"It can be anything from praying to going to stand outside an abortion clinic," Schroeder says. "It's kind of up to them in what they feel most comfortable and most capable of fulfilling."

Participants in Projects Rachel and Joseph are also told about post-abortion syndrome, a controversial diagnosis that the Church assigns to many of them, although no medical expert would prescribe medication for it.

Though not found in any authoritative medical-health text, post-abortion syndrome is one of the pro-life side's go-to arguments. The idea was introduced in the early '80s, soon after Post-Traumatic Stress Disorder was first officially recognized. Pro-life activists say the trauma of having a child removed from the body is akin to the psychological effects soldiers faced after the Vietnam War, complete with lingering depression and suicidal tendencies lurking in the shadowy parts of the psyche.

The American Psychological Association took on post-abortion syndrome in 1989 and formed a task force that examined all English-language studies that dealt with the topic, hoping to answer definitively whether it was real. In 2008, they revived the task force to review the data.

Both times they came to the same conclusion.

Their August 2008 report stated that, based on existing studies, increased suicide and depression rates are not medical risks of abortion. It was rare, the study said, that a woman would experience a "severe negative reaction after a legal, non-restrictive first-trimester abortion."

The task force found that studies conducted on the subject were inherently flawed. Some attributed depression to the abortion experience, when the subject had suffered mental-health problems before; some failed to provide a control group of women who carried an unwanted pregnancy to term; others included findings on women who aborted unwanted pregnancies alongside findings on women who had terminated a wanted pregnancy for medical reasons, when the situations were clearly not comparable.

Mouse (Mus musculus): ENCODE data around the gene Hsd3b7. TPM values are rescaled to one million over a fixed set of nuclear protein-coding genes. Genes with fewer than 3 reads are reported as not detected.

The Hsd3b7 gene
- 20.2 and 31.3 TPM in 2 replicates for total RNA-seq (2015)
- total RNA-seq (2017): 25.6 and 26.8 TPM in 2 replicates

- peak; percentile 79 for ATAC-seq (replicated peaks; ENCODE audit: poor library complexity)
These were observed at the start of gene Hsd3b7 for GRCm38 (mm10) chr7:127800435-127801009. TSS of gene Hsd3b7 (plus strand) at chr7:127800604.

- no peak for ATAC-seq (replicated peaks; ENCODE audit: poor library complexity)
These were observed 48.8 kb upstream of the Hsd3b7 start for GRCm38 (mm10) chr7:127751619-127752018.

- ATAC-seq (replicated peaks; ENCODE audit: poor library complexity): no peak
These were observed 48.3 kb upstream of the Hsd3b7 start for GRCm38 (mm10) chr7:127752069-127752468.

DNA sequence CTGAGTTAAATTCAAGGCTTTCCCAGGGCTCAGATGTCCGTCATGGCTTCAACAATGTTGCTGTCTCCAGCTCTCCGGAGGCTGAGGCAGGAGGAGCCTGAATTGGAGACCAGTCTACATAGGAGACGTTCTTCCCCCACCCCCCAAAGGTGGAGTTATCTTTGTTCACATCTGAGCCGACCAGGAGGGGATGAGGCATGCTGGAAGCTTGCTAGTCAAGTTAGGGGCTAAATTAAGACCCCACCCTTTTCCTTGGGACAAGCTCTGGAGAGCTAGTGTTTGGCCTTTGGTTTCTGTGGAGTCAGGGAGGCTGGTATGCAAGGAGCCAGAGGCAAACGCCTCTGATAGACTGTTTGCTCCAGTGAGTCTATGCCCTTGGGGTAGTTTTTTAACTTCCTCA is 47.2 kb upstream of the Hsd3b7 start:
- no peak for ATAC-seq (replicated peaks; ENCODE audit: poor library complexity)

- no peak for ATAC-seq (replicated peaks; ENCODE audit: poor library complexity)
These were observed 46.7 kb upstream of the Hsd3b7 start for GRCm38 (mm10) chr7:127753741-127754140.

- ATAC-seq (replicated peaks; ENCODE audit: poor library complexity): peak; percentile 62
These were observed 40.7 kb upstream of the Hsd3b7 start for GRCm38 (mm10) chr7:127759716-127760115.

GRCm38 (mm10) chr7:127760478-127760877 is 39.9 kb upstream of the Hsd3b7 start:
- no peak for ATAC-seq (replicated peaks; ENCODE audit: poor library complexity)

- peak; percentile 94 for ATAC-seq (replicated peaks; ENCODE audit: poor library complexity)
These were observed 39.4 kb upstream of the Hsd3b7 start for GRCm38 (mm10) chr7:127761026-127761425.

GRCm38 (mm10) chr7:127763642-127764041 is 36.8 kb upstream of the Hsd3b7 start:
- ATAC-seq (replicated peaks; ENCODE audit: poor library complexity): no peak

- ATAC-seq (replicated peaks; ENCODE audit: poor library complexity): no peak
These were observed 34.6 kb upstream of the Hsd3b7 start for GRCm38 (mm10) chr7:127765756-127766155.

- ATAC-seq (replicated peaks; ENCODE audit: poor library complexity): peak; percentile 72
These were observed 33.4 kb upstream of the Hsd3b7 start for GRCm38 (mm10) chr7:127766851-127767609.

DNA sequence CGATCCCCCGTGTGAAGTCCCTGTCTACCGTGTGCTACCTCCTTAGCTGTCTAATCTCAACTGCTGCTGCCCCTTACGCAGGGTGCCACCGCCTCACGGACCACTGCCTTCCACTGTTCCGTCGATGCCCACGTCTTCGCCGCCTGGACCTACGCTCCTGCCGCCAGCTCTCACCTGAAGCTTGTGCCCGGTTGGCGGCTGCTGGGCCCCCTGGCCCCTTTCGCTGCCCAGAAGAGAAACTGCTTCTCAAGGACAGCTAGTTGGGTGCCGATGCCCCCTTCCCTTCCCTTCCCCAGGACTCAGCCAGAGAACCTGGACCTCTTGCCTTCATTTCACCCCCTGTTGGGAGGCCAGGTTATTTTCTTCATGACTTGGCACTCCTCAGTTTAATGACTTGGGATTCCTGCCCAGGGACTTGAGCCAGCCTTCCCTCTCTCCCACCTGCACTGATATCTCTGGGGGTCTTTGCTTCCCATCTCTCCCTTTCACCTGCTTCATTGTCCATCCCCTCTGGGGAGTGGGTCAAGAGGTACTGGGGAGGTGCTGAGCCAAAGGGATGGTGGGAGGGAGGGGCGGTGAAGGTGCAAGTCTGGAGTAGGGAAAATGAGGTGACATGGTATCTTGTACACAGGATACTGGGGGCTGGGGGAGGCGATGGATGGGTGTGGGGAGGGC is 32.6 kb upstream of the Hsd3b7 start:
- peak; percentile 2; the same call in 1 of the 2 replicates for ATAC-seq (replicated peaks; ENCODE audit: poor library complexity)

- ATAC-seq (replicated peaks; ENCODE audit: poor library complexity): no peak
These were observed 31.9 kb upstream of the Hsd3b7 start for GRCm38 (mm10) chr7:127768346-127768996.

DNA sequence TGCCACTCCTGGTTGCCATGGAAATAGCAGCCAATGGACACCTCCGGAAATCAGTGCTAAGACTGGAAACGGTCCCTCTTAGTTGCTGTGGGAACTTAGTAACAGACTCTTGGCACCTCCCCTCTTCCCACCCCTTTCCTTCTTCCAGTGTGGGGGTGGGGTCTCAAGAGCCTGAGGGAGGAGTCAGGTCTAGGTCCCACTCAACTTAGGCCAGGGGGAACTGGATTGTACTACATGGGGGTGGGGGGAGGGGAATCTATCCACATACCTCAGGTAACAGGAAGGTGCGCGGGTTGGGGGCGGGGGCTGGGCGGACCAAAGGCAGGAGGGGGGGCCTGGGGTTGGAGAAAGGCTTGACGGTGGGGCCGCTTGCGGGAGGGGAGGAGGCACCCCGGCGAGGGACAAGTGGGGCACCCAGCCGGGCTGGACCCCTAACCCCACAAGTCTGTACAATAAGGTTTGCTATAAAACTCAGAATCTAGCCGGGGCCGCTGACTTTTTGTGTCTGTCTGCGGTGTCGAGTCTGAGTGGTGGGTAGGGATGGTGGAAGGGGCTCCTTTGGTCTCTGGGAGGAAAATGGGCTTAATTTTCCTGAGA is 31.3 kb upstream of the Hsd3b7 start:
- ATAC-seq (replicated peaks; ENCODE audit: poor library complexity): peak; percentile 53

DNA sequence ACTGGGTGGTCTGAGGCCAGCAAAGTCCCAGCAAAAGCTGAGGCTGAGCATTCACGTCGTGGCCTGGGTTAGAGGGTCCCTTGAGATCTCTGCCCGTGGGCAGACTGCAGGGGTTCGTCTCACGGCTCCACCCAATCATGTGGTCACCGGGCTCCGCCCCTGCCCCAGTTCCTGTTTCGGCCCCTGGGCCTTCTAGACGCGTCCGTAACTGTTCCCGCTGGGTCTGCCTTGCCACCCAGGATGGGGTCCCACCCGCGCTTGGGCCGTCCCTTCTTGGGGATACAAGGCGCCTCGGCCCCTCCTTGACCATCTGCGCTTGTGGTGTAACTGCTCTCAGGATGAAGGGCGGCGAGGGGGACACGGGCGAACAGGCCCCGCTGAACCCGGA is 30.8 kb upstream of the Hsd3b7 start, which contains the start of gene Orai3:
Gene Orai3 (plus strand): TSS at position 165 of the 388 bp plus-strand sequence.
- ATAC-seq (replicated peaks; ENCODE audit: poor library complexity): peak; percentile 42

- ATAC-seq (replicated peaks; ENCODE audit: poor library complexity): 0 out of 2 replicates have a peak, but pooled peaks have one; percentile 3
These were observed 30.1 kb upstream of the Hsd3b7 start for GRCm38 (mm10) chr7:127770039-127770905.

The task force did acknowledge that although some women felt sadness or a sense of loss after an abortion, they did not find "evidence sufficient to support the claim that an observed association between abortion history and a mental-health problem was caused by the abortion per se, as opposed to other factors."

An April 2010 appellate court decision used the report's findings to overturn a 2005 law passed by the South Dakota state legislature that would require pre-abortion counselors to warn that "increased suicide and ideation of suicide" was a known medical risk of abortion. The court called the warning "false and misleading."

Despite this, Project Rachel's Lauver calls post-abortion syndrome a "very real issue, a real syndrome," and Harvath, Project Rachel's clinical director, says that any post-abortive man or woman who claims to be unaffected by post-abortion syndrome symptoms is not telling the truth.